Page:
Downtown’s endangered Century and Consumers buildings deserve landmark status
The city is making the right move by standing up to the feds and formally arguing that the towers are historically and architecturally important.
We’re glad that two early downtown skyscrapers marked for demolition by the federal government might take a significant step toward landmark status this week.
City planning department staffers are set to ask the Commission on Chicago Landmarks on Thursday to grant a preliminary designation to the Century and Consumers buildings, 202 and 220 S. State St.
The long-vacant early 20th century skyscrapers owned by the U.S. General Services Administration were put in demolition’s path last spring when U.S. Sen. Richard Durbin, D-Ill., earmarked $52 million to replace the towers with a security plaza aimed at protecting the nearby Dirksen federal courthouse.
The decision to demolish the buildings was made after federal judges at the Dirksen raised concerns that the structures, if reoccupied, created a security hazard.
On its face, landmark status alone might not automatically block the federal government from razing the buildings.
But the city is making the right move by standing up to the feds and formally arguing the towers are historically and architecturally important, and, once redeveloped, are worth more to State Street and downtown than a glorified vacant lot posing as a security feature.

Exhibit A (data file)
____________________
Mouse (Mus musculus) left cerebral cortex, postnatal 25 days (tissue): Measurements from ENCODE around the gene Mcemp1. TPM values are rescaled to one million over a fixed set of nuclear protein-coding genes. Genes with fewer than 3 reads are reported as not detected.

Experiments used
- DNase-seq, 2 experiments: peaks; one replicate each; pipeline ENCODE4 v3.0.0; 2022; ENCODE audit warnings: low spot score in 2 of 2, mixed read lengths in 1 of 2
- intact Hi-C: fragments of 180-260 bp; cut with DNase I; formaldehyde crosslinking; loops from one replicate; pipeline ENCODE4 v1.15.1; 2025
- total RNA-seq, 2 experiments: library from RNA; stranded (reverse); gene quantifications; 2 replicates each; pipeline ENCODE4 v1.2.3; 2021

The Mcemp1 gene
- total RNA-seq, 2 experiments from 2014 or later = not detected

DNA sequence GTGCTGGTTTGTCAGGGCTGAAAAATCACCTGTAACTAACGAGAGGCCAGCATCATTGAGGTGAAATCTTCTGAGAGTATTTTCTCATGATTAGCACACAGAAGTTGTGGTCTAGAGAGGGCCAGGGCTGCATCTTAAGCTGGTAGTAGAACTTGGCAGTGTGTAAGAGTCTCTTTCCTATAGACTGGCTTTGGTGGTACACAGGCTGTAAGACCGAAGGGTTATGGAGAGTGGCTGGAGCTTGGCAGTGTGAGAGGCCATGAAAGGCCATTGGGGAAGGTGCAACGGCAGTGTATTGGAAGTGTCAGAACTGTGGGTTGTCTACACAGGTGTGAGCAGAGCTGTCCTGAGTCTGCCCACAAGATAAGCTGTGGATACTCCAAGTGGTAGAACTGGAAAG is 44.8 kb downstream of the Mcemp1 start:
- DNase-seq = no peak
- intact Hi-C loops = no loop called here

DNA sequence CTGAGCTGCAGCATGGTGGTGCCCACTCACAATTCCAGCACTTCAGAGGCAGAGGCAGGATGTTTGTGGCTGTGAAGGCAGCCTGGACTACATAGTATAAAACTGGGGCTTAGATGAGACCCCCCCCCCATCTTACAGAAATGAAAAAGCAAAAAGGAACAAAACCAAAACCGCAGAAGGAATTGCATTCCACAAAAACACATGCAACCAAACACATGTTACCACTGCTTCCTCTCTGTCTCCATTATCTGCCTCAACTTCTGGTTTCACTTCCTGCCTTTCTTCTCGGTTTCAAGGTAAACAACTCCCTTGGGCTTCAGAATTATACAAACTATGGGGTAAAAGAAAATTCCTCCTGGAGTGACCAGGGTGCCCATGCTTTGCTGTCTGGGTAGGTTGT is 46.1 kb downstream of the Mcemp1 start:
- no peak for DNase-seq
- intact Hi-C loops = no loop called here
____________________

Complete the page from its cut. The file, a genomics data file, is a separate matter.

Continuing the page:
The landmarks commission will be asked to vote on two separate designations, one for each tower.
The Century Building designation would cover all outside elevations of the 1915 building designed by Holabird & Root, including first- and second-floor exteriors that were remodeled in 1952.
The Consumers Building designation would also cover exteriors and rooflines, but also the interior main entrance vestibule and elevator lobby of the building, built in 1913 and designed by Jenny, Mundie & Jensen.
A lobby staircase to the second floor and a marble-detailed, barrel-vaulted staircase to the basement would also be included in the designation.
Meanwhile, a planning department spokesperson remained mum on the city’s aims in seeking landmark status for the structures.
And this is a potential good sign: A federal GSA spokesperson said the agency “is formally neutral on the Commission’s proposal to designate the buildings as landmarks,” but added “such a designation is not inconsistent with the manner in which the buildings are characterized and protected under the [National Historic Preservation Act].”
The act requires the GSA to conduct studies and seek alternatives to demolition for federally-owned historic properties.
If the landmarks commission votes in favor of the designations, the GSA has between 45 and 120 days to respond.
That response, we hope, will be something that ultimately helps save the two buildings.
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